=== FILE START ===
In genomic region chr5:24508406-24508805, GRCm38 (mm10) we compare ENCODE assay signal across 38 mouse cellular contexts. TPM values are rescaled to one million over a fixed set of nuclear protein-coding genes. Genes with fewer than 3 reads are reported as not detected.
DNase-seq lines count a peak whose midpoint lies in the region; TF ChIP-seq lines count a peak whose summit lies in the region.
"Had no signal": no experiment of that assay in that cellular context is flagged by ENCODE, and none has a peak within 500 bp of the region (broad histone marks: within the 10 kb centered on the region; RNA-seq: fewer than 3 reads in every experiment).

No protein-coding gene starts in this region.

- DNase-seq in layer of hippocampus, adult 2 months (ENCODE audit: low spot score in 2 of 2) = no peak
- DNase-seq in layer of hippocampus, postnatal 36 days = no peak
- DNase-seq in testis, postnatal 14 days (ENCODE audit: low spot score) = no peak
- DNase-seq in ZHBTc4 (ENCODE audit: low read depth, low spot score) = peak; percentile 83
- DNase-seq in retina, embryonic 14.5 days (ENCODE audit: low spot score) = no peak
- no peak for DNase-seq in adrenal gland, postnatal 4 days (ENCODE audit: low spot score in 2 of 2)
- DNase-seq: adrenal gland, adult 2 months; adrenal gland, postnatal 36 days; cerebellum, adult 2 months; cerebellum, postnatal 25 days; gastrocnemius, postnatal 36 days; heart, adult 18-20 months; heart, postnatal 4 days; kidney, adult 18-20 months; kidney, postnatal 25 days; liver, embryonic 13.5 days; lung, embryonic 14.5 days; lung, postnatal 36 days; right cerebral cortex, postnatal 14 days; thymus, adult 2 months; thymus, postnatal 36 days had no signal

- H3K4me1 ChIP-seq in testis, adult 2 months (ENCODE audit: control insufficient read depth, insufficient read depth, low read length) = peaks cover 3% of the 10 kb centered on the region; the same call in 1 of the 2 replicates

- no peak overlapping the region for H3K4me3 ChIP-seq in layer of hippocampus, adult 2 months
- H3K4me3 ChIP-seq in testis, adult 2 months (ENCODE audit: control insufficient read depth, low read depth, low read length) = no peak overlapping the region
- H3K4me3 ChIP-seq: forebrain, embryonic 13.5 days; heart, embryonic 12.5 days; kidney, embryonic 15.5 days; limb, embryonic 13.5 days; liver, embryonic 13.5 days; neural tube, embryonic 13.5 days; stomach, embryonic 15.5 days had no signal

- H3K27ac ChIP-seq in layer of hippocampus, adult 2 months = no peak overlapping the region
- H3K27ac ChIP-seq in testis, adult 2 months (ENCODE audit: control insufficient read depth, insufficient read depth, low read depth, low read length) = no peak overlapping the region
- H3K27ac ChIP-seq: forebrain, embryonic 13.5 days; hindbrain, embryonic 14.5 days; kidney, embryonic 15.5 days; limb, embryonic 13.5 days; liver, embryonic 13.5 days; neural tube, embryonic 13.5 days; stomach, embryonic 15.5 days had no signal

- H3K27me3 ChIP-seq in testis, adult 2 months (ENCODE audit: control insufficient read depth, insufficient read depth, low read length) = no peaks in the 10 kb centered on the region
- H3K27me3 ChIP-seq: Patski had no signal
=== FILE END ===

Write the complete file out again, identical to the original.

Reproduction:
In genomic region chr5:24508406-24508805, GRCm38 (mm10) we compare ENCODE assay signal across 38 mouse cellular contexts. TPM values are rescaled to one million over a fixed set of nuclear protein-coding genes. Genes with fewer than 3 reads are reported as not detected.
DNase-seq lines count a peak whose midpoint lies in the region; TF ChIP-seq lines count a peak whose summit lies in the region.
"Had no signal": no experiment of that assay in that cellular context is flagged by ENCODE, and none has a peak within 500 bp of the region (broad histone marks: within the 10 kb centered on the region; RNA-seq: fewer than 3 reads in every experiment).

No protein-coding gene starts in this region.

- DNase-seq in layer of hippocampus, adult 2 months (ENCODE audit: low spot score in 2 of 2) = no peak
- DNase-seq in layer of hippocampus, postnatal 36 days = no peak
- DNase-seq in testis, postnatal 14 days (ENCODE audit: low spot score) = no peak
- DNase-seq in ZHBTc4 (ENCODE audit: low read depth, low spot score) = peak; percentile 83
- DNase-seq in retina, embryonic 14.5 days (ENCODE audit: low spot score) = no peak
- no peak for DNase-seq in adrenal gland, postnatal 4 days (ENCODE audit: low spot score in 2 of 2)
- DNase-seq: adrenal gland, adult 2 months; adrenal gland, postnatal 36 days; cerebellum, adult 2 months; cerebellum, postnatal 25 days; gastrocnemius, postnatal 36 days; heart, adult 18-20 months; heart, postnatal 4 days; kidney, adult 18-20 months; kidney, postnatal 25 days; liver, embryonic 13.5 days; lung, embryonic 14.5 days; lung, postnatal 36 days; right cerebral cortex, postnatal 14 days; thymus, adult 2 months; thymus, postnatal 36 days had no signal

- H3K4me1 ChIP-seq in testis, adult 2 months (ENCODE audit: control insufficient read depth, insufficient read depth, low read length) = peaks cover 3% of the 10 kb centered on the region; the same call in 1 of the 2 replicates

- no peak overlapping the region for H3K4me3 ChIP-seq in layer of hippocampus, adult 2 months
- H3K4me3 ChIP-seq in testis, adult 2 months (ENCODE audit: control insufficient read depth, low read depth, low read length) = no peak overlapping the region
- H3K4me3 ChIP-seq: forebrain, embryonic 13.5 days; heart, embryonic 12.5 days; kidney, embryonic 15.5 days; limb, embryonic 13.5 days; liver, embryonic 13.5 days; neural tube, embryonic 13.5 days; stomach, embryonic 15.5 days had no signal

- H3K27ac ChIP-seq in layer of hippocampus, adult 2 months = no peak overlapping the region
- H3K27ac ChIP-seq in testis, adult 2 months (ENCODE audit: control insufficient read depth, insufficient read depth, low read depth, low read length) = no peak overlapping the region
- H3K27ac ChIP-seq: forebrain, embryonic 13.5 days; hindbrain, embryonic 14.5 days; kidney, embryonic 15.5 days; limb, embryonic 13.5 days; liver, embryonic 13.5 days; neural tube, embryonic 13.5 days; stomach, embryonic 15.5 days had no signal

- H3K27me3 ChIP-seq in testis, adult 2 months (ENCODE audit: control insufficient read depth, insufficient read depth, low read length) = no peaks in the 10 kb centered on the region
- H3K27me3 ChIP-seq: Patski had no signal